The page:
Do you need a lawyer to get Italian dual citizenship?

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Do you need a lawyer to get Italian dual citizenship?

Do you need an attorney to get Italian dual citizenship?

Do you need a lawyer to get Italian dual citizenship?

Probably not, but it depends.

Most people who apply for Italian dual citizenship do not need an attorney. These applicants are free to apply through the normal channels: i.e. at the consulate in their respective country of residence, or directly in Italy after establishing residency there.

But some people do need an attorney to apply for Italian dual citizenship. You may need a lawyer to get Italian dual citizenship if you fall under one or more of these three categories:

  • You have a “1948 case.” Before January 1, 1948 women could not pass on Italian citizenship. This means that if you have any female in your line of citizenship, you must check to make sure her child was born after January 1, 1948. If your female ancestors had children before this date, you are a 1948 case. People who fall under this category must hire an Italian attorney to try their case at the court level in Italy. Essentially, they will ask the Italian government to recognize as unconstitutional the law not allowing women to pass on citizenship before that date. Then, the courts will retroactively award citizenship to all descendants of that woman. You do not need to be present in Italy for a 1948 case, and more than one family member can join a case.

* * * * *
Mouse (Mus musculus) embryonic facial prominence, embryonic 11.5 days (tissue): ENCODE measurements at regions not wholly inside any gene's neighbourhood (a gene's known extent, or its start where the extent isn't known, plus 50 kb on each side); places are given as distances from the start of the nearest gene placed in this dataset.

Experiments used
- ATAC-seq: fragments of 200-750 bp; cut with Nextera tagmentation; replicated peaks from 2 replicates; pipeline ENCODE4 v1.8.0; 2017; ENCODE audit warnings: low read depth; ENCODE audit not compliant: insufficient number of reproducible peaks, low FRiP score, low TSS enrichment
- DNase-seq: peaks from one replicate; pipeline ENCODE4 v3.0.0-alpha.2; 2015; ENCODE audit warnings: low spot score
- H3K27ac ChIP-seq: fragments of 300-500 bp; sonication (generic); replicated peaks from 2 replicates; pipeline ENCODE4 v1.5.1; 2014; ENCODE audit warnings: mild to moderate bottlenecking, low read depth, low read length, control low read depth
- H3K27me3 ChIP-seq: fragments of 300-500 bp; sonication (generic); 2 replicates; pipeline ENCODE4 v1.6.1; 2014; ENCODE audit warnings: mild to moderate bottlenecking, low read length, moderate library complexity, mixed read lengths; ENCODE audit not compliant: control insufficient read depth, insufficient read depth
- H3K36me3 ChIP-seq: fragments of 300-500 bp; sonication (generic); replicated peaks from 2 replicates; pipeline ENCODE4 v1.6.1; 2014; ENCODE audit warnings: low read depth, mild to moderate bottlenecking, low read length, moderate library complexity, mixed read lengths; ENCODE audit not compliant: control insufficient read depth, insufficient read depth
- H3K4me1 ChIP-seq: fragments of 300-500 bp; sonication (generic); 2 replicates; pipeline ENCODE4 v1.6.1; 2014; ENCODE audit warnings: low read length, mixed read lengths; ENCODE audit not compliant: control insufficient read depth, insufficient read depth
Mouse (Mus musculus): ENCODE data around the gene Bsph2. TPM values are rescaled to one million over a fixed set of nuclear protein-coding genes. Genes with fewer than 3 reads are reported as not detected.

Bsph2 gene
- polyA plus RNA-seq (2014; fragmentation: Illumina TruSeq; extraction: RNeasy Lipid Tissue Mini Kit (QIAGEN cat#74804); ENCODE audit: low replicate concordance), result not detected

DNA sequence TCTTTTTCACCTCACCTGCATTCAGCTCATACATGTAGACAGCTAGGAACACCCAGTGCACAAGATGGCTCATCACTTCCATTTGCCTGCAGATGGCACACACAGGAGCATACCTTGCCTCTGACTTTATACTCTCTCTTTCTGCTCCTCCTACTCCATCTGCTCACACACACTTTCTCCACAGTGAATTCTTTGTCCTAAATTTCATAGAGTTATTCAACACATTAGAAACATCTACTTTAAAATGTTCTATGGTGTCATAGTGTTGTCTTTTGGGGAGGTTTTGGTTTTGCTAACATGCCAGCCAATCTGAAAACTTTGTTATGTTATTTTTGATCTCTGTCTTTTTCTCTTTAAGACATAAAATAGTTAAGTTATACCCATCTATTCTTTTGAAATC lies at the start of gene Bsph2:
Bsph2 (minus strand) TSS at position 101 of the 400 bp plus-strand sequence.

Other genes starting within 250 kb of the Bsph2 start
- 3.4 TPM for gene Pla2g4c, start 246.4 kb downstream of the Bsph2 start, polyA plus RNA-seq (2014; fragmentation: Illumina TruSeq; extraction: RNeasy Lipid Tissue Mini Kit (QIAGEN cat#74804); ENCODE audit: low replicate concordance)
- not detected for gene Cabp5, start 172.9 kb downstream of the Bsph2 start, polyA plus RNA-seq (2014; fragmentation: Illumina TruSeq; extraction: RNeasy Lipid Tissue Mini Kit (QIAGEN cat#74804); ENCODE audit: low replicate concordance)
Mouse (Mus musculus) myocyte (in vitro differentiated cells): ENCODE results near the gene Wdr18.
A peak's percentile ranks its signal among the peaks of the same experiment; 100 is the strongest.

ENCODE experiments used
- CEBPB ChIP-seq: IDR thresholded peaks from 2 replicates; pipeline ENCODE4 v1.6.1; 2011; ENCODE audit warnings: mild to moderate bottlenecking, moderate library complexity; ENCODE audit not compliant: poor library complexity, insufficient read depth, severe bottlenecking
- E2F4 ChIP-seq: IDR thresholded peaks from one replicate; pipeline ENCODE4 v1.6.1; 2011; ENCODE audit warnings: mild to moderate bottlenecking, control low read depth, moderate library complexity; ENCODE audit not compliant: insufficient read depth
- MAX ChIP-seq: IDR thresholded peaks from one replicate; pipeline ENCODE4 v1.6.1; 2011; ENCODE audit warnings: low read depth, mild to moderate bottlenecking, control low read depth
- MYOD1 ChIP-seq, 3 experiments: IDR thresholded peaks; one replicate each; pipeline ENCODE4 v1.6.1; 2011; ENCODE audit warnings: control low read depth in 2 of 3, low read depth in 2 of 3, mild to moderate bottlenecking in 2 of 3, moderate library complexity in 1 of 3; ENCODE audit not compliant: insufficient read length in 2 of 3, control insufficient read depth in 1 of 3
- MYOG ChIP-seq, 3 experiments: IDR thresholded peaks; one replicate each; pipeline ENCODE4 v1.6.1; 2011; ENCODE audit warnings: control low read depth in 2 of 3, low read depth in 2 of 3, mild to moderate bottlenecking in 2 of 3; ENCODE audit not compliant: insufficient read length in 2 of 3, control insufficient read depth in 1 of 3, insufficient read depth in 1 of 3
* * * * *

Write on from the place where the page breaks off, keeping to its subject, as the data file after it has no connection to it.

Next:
• If you have excessive discrepancies. Excessive discrepancies in your documents may necessitate the assistance of an attorney. An attorney can petition the courts to obtain an order of one and the same person (also known by similar names). A judge will look at all of your documents and the evidence presented, and issue an order declaring that all the discrepancies refer to the same person or people.

 

  • If you need to obtain the birth certificate of a deceased person in New York State. New York State has some of the most restrictive laws when it comes to obtaining vital records. If you have a deceased antecedent whose birth certificate you need to obtain, you will need a court order. Note: This does not apply to New York City, which has different laws. You can obtain the birth certificate of a deceased person in New York City, as long as you provide a copy of their death certificate first and are an eligible party to receive the document.

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